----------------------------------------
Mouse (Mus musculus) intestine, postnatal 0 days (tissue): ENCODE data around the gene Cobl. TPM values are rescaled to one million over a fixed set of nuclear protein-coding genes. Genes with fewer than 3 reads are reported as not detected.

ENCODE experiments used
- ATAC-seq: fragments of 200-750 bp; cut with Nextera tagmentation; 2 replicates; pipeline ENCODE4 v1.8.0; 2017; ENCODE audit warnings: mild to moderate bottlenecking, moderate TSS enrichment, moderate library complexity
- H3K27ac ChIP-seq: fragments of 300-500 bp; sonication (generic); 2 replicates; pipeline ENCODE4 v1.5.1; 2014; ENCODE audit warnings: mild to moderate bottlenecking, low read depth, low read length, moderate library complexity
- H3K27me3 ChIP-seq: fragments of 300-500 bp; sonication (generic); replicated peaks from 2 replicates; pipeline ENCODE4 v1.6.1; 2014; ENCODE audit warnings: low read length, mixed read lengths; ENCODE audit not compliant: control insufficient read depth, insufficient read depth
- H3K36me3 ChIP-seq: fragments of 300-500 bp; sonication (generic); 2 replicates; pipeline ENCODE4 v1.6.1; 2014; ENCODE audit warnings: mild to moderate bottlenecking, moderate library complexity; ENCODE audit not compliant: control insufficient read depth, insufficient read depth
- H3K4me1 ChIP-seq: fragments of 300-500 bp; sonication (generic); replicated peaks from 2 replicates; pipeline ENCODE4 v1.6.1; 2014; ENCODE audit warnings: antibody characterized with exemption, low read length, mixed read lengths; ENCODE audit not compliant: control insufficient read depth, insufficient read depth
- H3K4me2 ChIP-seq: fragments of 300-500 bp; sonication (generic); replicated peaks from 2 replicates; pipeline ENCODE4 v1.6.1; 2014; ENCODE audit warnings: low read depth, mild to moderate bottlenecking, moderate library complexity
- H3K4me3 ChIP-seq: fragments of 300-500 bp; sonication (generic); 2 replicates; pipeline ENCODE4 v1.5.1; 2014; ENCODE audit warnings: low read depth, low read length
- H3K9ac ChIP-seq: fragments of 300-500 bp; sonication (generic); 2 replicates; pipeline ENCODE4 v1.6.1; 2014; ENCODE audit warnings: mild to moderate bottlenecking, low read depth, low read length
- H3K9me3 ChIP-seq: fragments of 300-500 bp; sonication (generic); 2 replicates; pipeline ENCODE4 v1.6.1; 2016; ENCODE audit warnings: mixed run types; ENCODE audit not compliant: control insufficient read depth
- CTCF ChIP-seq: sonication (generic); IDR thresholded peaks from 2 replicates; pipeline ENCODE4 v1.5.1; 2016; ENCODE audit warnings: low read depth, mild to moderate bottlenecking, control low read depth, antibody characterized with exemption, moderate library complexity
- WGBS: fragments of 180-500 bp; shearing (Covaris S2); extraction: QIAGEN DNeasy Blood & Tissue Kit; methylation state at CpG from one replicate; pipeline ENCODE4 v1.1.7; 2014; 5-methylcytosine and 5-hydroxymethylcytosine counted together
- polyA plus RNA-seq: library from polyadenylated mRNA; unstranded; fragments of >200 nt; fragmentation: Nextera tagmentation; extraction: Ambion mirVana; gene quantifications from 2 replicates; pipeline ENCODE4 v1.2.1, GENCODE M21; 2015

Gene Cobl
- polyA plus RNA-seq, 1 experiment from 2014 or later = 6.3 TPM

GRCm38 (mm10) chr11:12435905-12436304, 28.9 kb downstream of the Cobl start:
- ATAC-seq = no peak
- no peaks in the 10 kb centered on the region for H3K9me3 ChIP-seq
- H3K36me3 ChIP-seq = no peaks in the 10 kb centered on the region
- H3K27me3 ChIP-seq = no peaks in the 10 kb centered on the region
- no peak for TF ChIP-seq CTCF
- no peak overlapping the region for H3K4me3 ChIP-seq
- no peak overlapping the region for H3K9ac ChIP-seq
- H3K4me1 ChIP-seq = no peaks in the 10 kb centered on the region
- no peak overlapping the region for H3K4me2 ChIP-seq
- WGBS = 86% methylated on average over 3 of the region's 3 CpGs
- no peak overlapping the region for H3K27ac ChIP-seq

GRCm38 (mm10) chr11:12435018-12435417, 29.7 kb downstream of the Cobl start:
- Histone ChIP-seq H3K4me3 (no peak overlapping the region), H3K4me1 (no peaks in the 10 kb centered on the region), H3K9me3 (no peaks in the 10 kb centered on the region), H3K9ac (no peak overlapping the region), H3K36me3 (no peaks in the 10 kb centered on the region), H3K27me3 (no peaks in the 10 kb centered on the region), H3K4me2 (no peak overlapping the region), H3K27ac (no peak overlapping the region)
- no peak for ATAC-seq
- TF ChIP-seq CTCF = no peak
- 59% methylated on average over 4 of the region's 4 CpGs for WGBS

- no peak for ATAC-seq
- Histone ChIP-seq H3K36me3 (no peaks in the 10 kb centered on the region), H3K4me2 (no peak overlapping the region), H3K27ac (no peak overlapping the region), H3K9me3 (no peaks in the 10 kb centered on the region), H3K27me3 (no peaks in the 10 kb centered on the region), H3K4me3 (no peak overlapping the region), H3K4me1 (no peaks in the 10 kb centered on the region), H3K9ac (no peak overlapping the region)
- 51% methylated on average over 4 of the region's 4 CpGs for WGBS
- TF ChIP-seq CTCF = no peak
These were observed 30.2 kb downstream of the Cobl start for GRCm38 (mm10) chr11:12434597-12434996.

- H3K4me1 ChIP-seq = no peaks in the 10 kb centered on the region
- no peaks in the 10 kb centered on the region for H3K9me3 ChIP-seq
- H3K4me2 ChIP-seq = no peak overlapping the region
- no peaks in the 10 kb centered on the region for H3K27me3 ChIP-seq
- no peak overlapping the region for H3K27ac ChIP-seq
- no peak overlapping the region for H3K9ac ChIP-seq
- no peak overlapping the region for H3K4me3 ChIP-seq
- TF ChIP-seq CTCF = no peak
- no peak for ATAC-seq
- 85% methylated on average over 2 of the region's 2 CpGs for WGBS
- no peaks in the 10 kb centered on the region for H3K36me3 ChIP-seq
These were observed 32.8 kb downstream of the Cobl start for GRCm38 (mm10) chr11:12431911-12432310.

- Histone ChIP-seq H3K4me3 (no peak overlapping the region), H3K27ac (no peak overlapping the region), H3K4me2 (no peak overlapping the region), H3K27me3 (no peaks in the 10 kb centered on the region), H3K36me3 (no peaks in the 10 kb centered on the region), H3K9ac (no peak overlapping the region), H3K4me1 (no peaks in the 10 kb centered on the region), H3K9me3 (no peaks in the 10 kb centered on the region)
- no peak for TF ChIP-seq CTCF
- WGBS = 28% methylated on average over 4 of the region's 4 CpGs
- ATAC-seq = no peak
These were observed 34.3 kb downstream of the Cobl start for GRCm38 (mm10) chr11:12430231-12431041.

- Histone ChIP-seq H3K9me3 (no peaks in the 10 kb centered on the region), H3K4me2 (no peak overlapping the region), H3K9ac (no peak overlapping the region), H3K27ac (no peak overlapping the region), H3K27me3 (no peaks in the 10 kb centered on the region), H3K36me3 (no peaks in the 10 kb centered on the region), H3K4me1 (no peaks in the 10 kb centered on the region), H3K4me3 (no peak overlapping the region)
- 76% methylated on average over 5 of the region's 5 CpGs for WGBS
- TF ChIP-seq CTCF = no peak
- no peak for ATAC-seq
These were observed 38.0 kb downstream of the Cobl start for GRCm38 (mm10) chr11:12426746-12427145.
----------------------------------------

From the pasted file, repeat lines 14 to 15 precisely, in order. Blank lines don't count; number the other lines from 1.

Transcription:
- polyA plus RNA-seq: library from polyadenylated mRNA; unstranded; fragments of >200 nt; fragmentation: Nextera tagmentation; extraction: Ambion mirVana; gene quantifications from 2 replicates; pipeline ENCODE4 v1.2.1, GENCODE M21; 2015

Gene Cobl